Government has launched a series of funding and capacity development initiatives to support Micro, Small and Medium Enterprises. The work of the Presidential Enabling Business Environment Council (PEBEC), inaugurated by President Buhari in August 2016 has resulted in moving Nigeria up 24 places on the World Bank’s Ease of Doing Business rankings, and earning a place on the list of 10 most improved economies. In this regard, the administration has issued a number of Executive Orders on improving efficiency in the business environment and promoting local content.
The Buhari administration has also demonstrated a single-minded commitment to upgrading and developing Nigeria’s transport, power and health infrastructure.
Road projects are ongoing across every state of the country, with many of these projects having been abandoned for many years.
The country’s narrow-gauge rail network of 3,500 Kms is currently being upgraded; Abuja’s light rail system has been completed and commissioned with a link to the Abuja-Kaduna rail line, which has equally been completed and launched. The Ibadan-Lagos standard gauge rail is being test run. Ibadan-Kano has been awarded.
The administration has successfully reconstructed the Abuja Airport runway, completed and commissioned new terminal buildings in Port Harcourt and Abuja with Lagos, Kano, Enugu and the others soon to be inaugurated.
Some water supply projects and dam/irrigation projects have been completed and many more on the way to being delivered. About 100 ecological projects have been awarded and completed in the six geopolitical zones.
The Buhari administration has more than doubled power-generation capacity. It has increased generation to 8,100 MW and expanded transmission to more than 7,000 MW capacity, and has successfully deployed thousands of solar power systems to rural and urban households.
This is an administration that has been investing in people. It has introduced a social Investment Programme (SIP), which so far, has four components. These are the N-power employment scheme that is hitting 500,000 this year, the home-grown school feeding programme that feeds more than nine million school children across the federation, the Government Enterprise and Empower Program, GEEP giving out interest-free loans to millions of market women, traders, artisans and farmers and the conditional cash transfer, CCT which pays N5,000 monthly to the poorest and most vulnerable households in the country.
In dealing with security, one of the first major steps by the Buhari administration was the revitalisation of the Multi-national Joint Task force , MNJTF aimed at combating trans-border crime and the Boko Haram insurgency. The MNJTF has the support and participation of neighbouring countries Niger, Chad, Cameroon and Benin, in addition to Nigeria.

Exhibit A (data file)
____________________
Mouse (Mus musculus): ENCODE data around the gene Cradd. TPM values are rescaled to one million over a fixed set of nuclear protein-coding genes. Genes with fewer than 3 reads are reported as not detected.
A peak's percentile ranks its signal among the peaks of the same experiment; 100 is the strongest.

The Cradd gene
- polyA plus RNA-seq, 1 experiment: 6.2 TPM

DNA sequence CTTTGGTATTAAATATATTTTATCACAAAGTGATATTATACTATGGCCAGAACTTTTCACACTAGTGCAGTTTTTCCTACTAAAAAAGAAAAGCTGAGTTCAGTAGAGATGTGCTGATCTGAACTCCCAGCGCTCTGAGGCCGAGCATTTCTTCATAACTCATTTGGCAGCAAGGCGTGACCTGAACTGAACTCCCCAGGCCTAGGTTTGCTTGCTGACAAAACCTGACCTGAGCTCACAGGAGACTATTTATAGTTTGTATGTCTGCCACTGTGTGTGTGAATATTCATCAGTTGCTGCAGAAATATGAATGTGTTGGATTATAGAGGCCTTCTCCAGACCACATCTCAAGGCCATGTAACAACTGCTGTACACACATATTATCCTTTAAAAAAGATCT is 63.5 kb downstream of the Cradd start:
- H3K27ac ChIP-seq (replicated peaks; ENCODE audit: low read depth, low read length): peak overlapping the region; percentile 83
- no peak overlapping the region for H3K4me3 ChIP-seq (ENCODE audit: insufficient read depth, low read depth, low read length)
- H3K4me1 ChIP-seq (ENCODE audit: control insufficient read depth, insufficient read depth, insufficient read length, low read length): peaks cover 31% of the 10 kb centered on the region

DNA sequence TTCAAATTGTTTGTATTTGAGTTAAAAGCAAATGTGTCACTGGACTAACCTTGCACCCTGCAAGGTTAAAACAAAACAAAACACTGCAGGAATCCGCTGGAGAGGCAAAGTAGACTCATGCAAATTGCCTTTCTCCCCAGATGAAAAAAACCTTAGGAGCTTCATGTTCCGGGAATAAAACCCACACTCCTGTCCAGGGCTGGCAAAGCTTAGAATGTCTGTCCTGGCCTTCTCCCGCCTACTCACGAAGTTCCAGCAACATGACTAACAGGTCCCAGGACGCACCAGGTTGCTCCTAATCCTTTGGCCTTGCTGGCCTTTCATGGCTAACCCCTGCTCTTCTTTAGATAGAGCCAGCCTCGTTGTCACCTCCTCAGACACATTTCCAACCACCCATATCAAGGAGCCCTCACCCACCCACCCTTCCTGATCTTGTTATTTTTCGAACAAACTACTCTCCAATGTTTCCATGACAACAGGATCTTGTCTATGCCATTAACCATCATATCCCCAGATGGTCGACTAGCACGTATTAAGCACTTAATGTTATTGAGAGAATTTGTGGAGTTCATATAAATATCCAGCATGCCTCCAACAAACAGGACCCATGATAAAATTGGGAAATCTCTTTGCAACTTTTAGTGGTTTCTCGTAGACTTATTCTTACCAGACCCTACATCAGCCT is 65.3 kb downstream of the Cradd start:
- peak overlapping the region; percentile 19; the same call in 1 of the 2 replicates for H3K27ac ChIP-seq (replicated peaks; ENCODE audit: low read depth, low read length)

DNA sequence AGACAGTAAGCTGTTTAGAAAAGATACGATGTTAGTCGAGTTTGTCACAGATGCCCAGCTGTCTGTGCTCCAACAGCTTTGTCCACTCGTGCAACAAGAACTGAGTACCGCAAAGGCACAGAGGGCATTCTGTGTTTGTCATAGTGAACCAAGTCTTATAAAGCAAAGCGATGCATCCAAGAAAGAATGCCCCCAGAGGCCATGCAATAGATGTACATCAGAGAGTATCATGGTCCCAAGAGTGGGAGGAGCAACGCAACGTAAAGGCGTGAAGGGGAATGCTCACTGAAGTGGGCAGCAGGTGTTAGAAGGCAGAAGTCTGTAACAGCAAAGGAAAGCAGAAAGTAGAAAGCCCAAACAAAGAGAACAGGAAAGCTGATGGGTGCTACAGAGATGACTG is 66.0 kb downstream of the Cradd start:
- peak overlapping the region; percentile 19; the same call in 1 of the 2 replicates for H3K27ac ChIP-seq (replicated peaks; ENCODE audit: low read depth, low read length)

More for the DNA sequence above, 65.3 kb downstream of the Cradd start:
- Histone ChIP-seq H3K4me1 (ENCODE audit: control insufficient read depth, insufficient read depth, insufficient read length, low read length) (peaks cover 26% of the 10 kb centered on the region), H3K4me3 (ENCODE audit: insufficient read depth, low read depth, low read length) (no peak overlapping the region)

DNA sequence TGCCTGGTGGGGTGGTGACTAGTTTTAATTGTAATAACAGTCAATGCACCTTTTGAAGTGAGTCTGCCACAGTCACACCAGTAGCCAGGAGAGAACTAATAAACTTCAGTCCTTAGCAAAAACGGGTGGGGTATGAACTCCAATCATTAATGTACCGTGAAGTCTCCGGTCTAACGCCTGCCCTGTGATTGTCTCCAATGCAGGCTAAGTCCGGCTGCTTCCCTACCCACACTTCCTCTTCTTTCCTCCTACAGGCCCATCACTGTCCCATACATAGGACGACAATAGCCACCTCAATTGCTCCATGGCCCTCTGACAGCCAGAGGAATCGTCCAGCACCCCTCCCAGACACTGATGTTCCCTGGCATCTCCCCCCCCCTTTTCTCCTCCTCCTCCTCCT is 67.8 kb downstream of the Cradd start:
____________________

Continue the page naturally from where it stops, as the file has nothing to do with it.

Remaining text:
On the day of his inauguration, the President had directed the relocation of the command and control centre of the Boko Haram war to Maiduguri, the epicentre of the insurgency.
The military has since proclaimed victory over the Boko Haram terrorists, following the capture of their operational and spiritual headquarters, “Camp Zero” in Sambisa Forest.
So far, more than one million displaced persons have returned to their homes and communities. About 20,000 hostages have been freed. One hundred and six (106) Chibok girls, abducted in April 2014 and 105 Dapchi girls abducted in February 2018 have been released and reunited with their families
In the area of diplomacy and international relations, the Buhari administration has re-established Nigeria’s position and influence in regional and global arena.
As a political leader, Muhammadu Buhari enjoys three formidable assets- his record as a disciplined former Army General, his reputation as an honest leader who has not allowed corruption to flourish under his watch when he served as a state Military Governor, Minister of Petroleum and Military Head of State and the public perception of his record as one who stands for and by the truth, Mai Gaskiya.
The main opposition to President Buhari, the People’s Democratic Party failed to realise how much these qualities meant to ordinary Nigerians; they did not reckon with the disillusionment of the citizens with their perceived acts of commission and omission for the 16 years they were in power.
They must by now, have realised with a benefit of hindsight, that demonisation and denigration of an individual does not bring in poll dividends. In their campaigns, they chose to demonise and denigrate Muhammadu Buhari as President. It did not pay.
Before and after this election, there is no face in the opposition who can match President Buhari’s inspiring character and personality. Many, including this reporter believe that it wasn’t the rail, road or achievements in the power sector that won this election for President Buhari. No doubt, these and many others are important. They may have added a bit here and a bit there. But what won it for him, was the focus by the voter on the single most important factor of Mai Gaskiya